3. steroids– Steroid hormones, like the cholesterol from which they are derived, have a basic structure of four fused rings. We could easily draw a line between eachalmost closedRings to form four fused rings, allowing them to be easily prepared from a squalene precursor.
  4. Prostaglandins– Prostaglandins have a central ring with chains coming out from these rings. We don't see much evidence for this structure. Squalene is similar to cholesterol and steroid hormones, so C is the best answer.

15) Calcium chloride is written as CaCl2; There are two chloride ions per calcium ion in the molecule. If CaCl2is dissolved in water to make a 0.1 M solution, CaCl2will dissociate into a Ca2+etwoKlions.

  1. 0,02 Mio- This answer choice is one decimal place apart - twice 0.1 is 0.2, not 0.02.
  2. 0,05 M- That's ithalfof concentration, noGutConcentration as it should be.
  3. 0,10 M- This is thatsame concentrationsuch as CaCl2that was resolved, but we know there will betwoKlfor each CaCl2dissolved.
  4. 0,20 M– The concentration of Clwill be twice as much CaCl2, 2*0.01 M = 0.02 M. Mental arithmetic can give us the right choice of answer if we configure it carefully.

16) I've never been a big fan of carbs in the MCAT because they always seemed unnecessarily complicated to me. Let's see if we can help you feel more confident about carbs!

The solution mentioned in the question stem is silver oxide and is used to test reducing sugars. In order for a sugar to reduce another compound, it must be able to do sobe rusty. In practice, this occurs when the sugar ring is opened to aHalbacetalto form an intermediate aldehyde. To find a hemiacetal, we need to look for an oxygenated ring with an alcohol attached directly to a carbon next to the oxygen, the anomeric carbon. The disaccharide underneathdoes not contain hemiacetalornot be a reducing sugarand willnot producethe silver mirror when reacted with silver oxide. This is the disaccharide you're looking for.


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Cellobiose has a hemiacetal outlined in yellow.


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Lactose contains a hemiacetal, shown in yellow.


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Maltose contains a hemiacetal, shown in yellow.


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Unlike the others, sucrose does not contain a hemiacetal and is not a reducing sugar. It would not produce a silver film when reacting with silver oxide and is the correct answer.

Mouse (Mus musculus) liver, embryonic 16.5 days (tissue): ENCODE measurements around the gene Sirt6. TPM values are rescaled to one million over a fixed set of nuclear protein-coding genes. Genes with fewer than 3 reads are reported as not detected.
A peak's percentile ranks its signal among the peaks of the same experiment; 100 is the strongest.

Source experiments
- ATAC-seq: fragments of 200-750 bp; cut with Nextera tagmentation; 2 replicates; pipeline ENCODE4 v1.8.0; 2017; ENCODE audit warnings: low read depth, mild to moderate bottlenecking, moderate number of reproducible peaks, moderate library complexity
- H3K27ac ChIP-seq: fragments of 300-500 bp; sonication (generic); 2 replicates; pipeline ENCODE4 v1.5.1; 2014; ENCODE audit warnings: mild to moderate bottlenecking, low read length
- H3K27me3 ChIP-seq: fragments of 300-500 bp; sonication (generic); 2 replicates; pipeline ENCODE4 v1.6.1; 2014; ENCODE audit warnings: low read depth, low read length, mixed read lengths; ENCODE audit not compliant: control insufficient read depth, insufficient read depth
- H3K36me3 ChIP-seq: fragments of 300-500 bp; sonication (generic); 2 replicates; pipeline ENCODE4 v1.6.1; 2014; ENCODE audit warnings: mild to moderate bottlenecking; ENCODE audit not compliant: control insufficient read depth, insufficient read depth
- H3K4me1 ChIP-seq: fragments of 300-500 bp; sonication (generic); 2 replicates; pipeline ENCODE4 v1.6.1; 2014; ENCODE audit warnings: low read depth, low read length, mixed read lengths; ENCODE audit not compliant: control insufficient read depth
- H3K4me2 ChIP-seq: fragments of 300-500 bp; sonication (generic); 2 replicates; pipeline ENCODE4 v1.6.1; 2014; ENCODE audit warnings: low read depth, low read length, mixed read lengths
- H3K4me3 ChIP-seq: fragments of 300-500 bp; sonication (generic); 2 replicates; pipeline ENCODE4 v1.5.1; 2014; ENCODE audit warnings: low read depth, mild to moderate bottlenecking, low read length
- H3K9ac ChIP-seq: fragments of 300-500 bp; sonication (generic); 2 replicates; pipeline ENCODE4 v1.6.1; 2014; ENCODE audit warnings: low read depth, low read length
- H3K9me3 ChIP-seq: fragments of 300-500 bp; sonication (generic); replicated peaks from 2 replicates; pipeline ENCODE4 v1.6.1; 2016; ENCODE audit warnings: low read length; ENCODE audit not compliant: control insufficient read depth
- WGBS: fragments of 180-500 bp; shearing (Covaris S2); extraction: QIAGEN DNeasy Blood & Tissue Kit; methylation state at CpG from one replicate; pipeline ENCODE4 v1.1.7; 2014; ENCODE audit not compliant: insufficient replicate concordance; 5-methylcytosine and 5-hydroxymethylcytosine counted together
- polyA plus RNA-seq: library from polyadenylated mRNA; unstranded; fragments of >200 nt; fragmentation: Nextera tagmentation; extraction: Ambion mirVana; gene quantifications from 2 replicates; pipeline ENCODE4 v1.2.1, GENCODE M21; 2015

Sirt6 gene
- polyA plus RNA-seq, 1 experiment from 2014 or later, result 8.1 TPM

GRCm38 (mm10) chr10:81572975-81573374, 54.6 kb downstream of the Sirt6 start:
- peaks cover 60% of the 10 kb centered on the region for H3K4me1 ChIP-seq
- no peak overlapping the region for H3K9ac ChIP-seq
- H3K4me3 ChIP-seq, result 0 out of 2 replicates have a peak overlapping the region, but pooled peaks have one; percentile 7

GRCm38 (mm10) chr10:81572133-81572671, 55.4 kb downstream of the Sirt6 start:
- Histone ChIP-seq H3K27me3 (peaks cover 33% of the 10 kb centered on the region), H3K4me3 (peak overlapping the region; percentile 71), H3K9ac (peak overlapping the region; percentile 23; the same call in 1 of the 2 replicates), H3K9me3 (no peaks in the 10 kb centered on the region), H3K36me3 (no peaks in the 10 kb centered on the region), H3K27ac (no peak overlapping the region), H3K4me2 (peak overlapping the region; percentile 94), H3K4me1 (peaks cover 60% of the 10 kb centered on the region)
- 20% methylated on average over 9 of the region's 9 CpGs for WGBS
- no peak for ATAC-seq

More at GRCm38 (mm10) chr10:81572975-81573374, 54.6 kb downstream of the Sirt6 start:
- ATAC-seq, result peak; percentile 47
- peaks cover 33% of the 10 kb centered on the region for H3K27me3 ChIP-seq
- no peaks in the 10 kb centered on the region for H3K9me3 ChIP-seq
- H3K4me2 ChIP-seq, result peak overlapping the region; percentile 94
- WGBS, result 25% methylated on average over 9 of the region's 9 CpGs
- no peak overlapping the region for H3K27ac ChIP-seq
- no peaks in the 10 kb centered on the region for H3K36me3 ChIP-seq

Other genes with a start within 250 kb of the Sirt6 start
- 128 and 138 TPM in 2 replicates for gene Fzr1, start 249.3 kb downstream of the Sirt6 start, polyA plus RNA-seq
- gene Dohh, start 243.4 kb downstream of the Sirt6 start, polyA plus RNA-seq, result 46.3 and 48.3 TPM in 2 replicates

17) Amino acids, you can't get far without them popping up again! For this question it is sufficient to add the charges of each of the side chains at a pH very close to physiological pH. The +1 from the N-terminus and the -1 from the C-terminus cancel each other out. Arginine is a basic amino acid with a +1 charge, alanine is non-polar and neutral, phenylalanine is non-polar and neutral, and leucine is non-polar and neutral. If we add all the charges, we get 1 (N terminal) + -1 (C terminal) + 1 (arg) + 0 (ala) + 0 (phe) + 0 (leu) = +1

  1. –1– The sign is wrong; the net fee is +1.
  2. 0- If you tried this answer option, you may have forgotten to add the +1 for arginine.
  3. +1- That's the right answer! 1 (N-terminus) + -1 (C-terminus) + 1 (arg) + 0 (ala) + 0 (phe) + 0 (leu) = +1
  4. +2- If you tried this answer option, you may have forgotten to add the -1 from the C terminal.

Part chemistry/physics exam example passage 4


  1. Increasing the polarity of the mobile phase decreases the retention time of the compound1related to the connection2.– Increasing affinity for a mobile phase results in faster elution and shorter retention time, and increasing affinity for the stationary phase slows elution and lengthens retention times. Connection 1 isless polaras compound 2 because it lacks the alcohol in its methyl group. If the polar mobile phase became even more polar, compound 1 would have beenfewerAffinity to the mobile phase and its retention timeincrease, not decrease.
  2. composed1is eluted first because it is more polar than compound2.— That is wrong and the opposite; Connection 1 isless polaras connection 2.
  3. reducing the affinity of the compound1because the stationary phase increases its retention time compared to the compound2.– If compound 1 had less affinity for the stationary phase, it would elute faster and would have ashorterretention time,no longerretention time. Remember that retention time refers to how long the compound stays on the instrument before it elutes.
  4. composed2will elute first because it does not interact as favorably with the stationary phase as does the compound1.– That's right – compound 2 is more polar than compound 1 due to the alcohol attached to the upper left carbon and interacts more favorably with the polar mobile phase than with the non-polar stationary phase, which means thatelute faster. Compound 1, which is less polar, interacts more favorably with the non-polar stationary phase and elutesafterconnection 1